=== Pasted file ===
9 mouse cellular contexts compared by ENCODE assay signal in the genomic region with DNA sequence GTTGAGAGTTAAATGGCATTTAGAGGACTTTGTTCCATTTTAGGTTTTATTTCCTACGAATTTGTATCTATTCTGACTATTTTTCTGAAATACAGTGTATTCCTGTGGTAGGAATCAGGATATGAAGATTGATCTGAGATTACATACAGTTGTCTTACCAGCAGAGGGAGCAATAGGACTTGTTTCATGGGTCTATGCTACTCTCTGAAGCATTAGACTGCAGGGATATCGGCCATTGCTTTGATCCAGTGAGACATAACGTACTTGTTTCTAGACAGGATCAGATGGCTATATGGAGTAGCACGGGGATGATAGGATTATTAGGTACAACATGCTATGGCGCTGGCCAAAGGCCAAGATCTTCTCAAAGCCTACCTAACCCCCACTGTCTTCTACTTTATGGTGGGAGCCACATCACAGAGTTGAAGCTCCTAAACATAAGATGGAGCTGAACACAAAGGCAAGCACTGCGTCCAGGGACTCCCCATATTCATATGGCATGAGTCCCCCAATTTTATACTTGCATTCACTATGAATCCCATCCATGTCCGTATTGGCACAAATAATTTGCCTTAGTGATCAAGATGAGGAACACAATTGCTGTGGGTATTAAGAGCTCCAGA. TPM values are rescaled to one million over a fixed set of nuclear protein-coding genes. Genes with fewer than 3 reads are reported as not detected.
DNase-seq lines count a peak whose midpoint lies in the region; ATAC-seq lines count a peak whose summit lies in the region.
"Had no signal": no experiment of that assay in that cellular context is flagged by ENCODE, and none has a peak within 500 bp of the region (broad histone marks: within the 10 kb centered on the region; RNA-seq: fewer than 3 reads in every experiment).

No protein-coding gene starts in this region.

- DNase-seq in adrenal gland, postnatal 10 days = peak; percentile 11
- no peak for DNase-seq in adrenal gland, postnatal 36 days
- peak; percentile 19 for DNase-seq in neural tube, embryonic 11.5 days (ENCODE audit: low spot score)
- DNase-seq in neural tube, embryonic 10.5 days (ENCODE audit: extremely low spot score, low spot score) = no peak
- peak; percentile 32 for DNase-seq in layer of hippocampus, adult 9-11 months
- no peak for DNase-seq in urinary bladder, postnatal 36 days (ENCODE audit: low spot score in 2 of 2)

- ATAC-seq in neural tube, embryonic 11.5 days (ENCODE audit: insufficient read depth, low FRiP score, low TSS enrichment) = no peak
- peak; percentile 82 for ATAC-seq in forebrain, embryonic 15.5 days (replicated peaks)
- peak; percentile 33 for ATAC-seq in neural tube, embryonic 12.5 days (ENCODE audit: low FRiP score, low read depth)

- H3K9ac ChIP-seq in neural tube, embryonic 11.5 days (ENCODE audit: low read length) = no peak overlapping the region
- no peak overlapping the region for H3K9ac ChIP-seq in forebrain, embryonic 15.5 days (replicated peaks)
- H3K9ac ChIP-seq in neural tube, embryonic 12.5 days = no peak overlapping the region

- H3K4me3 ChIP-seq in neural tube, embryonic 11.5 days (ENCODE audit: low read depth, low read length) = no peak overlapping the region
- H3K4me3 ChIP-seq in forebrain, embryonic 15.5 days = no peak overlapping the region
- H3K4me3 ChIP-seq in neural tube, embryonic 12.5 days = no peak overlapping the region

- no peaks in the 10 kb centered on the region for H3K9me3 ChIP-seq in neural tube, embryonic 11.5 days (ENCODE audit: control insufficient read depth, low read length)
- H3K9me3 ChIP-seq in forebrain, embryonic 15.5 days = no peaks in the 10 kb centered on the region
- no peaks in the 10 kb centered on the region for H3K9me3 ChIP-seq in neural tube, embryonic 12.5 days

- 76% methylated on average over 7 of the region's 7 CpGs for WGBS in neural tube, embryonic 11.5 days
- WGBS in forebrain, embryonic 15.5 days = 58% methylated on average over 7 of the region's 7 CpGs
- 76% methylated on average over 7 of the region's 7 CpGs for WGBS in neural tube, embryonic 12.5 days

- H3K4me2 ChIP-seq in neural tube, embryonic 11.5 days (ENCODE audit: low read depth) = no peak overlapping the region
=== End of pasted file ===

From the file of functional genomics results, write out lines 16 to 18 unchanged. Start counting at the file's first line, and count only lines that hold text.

- H3K9ac ChIP-seq in neural tube, embryonic 12.5 days = no peak overlapping the region

- H3K4me3 ChIP-seq in neural tube, embryonic 11.5 days (ENCODE audit: low read depth, low read length) = no peak overlapping the region
- H3K4me3 ChIP-seq in forebrain, embryonic 15.5 days = no peak overlapping the region